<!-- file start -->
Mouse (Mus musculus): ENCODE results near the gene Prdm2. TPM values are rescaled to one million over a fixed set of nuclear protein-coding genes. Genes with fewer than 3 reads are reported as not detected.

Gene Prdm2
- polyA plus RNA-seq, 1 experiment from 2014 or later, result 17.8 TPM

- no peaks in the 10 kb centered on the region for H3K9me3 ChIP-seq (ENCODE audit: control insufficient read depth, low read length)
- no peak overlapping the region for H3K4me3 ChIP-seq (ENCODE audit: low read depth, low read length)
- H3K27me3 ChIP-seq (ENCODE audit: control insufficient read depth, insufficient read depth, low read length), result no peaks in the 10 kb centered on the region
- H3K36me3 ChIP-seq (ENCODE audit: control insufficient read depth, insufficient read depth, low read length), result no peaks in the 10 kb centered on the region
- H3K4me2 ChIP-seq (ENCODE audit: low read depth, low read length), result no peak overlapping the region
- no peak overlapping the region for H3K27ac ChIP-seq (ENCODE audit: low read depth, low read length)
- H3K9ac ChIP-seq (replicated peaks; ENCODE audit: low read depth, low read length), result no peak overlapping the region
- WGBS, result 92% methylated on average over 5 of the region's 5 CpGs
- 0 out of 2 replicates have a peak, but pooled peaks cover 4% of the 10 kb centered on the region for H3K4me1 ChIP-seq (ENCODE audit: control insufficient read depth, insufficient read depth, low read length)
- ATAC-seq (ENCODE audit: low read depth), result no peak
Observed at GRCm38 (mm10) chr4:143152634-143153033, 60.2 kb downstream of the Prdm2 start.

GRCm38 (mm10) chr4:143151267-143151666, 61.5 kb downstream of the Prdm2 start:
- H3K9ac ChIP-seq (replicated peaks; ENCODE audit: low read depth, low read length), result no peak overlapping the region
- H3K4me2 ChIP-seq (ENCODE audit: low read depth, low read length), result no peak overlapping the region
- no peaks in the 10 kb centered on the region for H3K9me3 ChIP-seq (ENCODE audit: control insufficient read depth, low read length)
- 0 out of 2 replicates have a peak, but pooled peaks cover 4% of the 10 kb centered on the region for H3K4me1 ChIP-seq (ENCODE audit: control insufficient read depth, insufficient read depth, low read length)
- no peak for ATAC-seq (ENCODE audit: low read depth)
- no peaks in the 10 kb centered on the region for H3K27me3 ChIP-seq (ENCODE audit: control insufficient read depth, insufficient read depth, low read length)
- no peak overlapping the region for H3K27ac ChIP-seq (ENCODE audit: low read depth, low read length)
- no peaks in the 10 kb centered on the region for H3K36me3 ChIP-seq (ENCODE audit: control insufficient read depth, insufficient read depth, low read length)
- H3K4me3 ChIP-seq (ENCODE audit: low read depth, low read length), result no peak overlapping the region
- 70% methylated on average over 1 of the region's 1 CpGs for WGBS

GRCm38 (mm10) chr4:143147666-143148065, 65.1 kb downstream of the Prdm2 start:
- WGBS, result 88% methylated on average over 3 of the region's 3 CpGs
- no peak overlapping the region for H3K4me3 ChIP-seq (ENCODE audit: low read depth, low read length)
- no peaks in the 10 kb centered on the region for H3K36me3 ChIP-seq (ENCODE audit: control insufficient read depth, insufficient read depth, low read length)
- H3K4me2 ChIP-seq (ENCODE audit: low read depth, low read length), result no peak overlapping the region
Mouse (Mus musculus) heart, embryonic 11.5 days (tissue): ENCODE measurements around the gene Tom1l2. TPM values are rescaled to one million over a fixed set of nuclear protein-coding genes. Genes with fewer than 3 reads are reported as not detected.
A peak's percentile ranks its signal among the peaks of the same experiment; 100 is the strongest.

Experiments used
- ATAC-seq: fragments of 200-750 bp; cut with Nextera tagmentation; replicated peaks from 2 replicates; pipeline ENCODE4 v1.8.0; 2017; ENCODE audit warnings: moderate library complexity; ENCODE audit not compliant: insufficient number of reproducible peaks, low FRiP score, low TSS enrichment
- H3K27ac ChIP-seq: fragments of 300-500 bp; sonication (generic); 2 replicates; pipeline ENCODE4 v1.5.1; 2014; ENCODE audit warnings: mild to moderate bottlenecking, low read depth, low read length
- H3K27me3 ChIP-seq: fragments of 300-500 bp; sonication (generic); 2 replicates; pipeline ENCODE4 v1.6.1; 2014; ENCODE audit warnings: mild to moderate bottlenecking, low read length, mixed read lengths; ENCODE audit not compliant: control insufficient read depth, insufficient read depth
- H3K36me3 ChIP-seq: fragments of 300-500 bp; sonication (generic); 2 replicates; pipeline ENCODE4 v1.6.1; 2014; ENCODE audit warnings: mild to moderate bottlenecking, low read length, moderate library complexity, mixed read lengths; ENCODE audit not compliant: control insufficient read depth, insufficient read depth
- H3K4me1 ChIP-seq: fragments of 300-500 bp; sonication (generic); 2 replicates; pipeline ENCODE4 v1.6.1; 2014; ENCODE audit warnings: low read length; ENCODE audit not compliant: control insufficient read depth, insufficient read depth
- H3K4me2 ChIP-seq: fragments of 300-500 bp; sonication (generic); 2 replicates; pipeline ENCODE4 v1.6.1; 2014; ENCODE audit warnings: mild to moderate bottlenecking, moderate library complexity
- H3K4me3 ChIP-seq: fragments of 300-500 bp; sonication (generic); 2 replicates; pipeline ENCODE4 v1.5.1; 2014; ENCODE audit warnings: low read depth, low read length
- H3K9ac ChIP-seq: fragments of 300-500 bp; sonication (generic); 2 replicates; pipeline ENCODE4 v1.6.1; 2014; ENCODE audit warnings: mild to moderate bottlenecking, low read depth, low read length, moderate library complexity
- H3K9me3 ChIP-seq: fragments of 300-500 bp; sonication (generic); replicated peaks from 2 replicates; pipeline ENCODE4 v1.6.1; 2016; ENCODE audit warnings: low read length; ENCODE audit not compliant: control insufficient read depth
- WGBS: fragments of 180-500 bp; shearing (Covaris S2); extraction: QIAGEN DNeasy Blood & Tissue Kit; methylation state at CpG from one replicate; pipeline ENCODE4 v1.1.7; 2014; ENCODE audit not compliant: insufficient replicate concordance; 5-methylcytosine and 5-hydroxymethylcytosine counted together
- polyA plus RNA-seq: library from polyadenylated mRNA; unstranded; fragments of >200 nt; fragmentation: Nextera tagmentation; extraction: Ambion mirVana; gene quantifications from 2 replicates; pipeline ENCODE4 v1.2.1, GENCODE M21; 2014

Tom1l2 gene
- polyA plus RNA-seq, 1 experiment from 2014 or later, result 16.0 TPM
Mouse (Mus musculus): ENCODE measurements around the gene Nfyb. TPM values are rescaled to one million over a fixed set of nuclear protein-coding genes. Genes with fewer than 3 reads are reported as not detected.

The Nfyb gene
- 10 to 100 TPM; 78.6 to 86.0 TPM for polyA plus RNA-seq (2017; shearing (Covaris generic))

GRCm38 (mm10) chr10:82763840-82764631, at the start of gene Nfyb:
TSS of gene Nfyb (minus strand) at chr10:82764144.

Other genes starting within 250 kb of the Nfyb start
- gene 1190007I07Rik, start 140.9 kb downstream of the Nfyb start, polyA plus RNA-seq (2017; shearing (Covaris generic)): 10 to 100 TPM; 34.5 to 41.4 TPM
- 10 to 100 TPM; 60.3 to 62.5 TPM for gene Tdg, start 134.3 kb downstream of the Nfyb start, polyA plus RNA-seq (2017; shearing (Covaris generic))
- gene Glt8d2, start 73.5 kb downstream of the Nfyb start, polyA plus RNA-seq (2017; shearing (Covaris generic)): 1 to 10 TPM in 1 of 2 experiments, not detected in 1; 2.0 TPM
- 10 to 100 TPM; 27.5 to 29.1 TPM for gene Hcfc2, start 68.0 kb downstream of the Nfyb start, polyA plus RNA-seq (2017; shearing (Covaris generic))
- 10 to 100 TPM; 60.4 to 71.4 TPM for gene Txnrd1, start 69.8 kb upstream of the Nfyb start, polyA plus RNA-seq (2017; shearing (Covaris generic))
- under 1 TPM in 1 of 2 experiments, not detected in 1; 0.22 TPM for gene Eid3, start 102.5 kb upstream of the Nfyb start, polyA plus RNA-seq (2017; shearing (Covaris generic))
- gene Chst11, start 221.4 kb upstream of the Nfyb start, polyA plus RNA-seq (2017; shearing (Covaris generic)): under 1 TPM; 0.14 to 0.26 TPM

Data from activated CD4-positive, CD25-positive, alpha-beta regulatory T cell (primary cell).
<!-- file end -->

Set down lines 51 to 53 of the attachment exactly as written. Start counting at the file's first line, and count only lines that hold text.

TSS of gene Nfyb (minus strand) at chr10:82764144.

Other genes starting within 250 kb of the Nfyb start
- gene 1190007I07Rik, start 140.9 kb downstream of the Nfyb start, polyA plus RNA-seq (2017; shearing (Covaris generic)): 10 to 100 TPM; 34.5 to 41.4 TPM